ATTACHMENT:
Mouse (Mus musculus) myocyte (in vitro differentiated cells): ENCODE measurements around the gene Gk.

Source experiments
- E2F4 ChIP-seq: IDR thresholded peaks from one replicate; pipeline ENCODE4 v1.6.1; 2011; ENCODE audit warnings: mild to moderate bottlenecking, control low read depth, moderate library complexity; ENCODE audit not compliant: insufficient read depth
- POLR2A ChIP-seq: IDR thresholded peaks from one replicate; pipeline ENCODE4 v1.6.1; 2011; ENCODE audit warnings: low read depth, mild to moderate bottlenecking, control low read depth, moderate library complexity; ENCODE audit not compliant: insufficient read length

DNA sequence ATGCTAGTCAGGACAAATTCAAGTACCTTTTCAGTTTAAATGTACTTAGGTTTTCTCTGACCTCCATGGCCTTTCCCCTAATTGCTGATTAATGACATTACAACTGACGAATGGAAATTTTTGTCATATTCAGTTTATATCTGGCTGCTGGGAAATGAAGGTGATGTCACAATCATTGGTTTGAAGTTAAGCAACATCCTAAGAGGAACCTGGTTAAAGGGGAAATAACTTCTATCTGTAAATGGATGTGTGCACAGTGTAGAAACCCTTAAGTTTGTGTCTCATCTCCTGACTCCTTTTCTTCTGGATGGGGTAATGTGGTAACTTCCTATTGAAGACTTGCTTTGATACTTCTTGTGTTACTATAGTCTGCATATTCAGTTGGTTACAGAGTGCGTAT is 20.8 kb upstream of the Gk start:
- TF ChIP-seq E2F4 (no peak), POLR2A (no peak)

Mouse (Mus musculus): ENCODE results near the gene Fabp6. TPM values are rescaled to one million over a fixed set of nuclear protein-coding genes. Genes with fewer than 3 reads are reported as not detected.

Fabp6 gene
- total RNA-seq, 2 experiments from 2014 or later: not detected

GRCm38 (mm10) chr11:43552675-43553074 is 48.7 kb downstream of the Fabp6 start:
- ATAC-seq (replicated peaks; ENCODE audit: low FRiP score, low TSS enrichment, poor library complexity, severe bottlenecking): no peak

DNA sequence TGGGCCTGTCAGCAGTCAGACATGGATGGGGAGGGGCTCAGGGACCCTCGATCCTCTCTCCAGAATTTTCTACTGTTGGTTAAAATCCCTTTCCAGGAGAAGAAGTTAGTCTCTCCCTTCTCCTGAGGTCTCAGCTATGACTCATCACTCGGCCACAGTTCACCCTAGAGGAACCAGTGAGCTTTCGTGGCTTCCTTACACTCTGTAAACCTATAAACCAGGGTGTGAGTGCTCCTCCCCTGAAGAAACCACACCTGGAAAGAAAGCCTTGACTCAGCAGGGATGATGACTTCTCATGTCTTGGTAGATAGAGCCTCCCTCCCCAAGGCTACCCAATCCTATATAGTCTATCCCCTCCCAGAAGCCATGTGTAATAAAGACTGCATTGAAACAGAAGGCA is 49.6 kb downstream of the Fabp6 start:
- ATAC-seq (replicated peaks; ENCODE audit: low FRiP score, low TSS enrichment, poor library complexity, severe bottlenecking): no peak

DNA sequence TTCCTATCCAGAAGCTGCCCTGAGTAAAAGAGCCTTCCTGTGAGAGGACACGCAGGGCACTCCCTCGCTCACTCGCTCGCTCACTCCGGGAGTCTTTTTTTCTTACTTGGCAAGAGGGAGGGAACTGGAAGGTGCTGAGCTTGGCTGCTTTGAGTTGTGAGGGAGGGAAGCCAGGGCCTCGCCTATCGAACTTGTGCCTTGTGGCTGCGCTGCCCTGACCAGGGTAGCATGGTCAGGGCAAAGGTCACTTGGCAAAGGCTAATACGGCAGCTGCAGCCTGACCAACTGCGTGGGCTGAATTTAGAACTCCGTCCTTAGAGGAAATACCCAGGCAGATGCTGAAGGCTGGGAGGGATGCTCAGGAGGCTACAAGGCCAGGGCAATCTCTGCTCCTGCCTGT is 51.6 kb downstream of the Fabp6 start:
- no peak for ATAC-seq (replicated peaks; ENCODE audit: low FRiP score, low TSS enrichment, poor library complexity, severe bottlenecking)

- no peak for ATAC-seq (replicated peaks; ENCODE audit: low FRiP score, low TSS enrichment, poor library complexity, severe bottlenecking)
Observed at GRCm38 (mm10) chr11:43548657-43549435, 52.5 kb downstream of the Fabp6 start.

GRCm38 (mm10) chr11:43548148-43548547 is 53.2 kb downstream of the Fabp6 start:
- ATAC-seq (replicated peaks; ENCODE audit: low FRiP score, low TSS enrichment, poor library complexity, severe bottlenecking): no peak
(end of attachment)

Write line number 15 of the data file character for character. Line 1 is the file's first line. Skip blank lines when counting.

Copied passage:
- no peak for ATAC-seq (replicated peaks; ENCODE audit: low FRiP score, low TSS enrichment, poor library complexity, severe bottlenecking)